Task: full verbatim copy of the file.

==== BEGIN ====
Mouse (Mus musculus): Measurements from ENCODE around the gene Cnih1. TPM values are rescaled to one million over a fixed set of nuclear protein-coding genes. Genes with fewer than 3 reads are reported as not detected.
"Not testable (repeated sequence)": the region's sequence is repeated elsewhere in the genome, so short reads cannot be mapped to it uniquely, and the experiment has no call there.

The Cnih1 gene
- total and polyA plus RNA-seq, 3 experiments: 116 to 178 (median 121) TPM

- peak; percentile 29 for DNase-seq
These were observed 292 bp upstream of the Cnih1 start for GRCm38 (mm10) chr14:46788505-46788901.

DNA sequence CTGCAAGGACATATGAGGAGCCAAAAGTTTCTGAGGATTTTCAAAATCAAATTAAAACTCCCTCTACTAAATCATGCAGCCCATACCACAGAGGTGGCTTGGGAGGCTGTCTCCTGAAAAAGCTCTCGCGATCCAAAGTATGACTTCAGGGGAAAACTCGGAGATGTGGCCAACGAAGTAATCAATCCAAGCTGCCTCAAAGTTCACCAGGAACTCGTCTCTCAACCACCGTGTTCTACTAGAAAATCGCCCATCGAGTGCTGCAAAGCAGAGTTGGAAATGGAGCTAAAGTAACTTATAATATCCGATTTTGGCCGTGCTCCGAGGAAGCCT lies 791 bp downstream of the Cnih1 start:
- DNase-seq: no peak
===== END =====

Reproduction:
Mouse (Mus musculus): Measurements from ENCODE around the gene Cnih1. TPM values are rescaled to one million over a fixed set of nuclear protein-coding genes. Genes with fewer than 3 reads are reported as not detected.
"Not testable (repeated sequence)": the region's sequence is repeated elsewhere in the genome, so short reads cannot be mapped to it uniquely, and the experiment has no call there.

The Cnih1 gene
- total and polyA plus RNA-seq, 3 experiments: 116 to 178 (median 121) TPM

- peak; percentile 29 for DNase-seq
These were observed 292 bp upstream of the Cnih1 start for GRCm38 (mm10) chr14:46788505-46788901.

DNA sequence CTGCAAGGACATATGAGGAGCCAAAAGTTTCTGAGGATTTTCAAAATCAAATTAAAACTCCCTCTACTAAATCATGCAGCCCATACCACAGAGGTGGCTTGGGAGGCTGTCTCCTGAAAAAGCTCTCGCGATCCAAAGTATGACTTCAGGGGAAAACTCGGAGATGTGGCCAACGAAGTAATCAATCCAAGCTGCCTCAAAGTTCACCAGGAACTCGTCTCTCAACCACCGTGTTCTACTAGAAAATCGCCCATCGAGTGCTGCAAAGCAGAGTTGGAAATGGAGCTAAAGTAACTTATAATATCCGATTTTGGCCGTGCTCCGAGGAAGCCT lies 791 bp downstream of the Cnih1 start:
- DNase-seq: no peak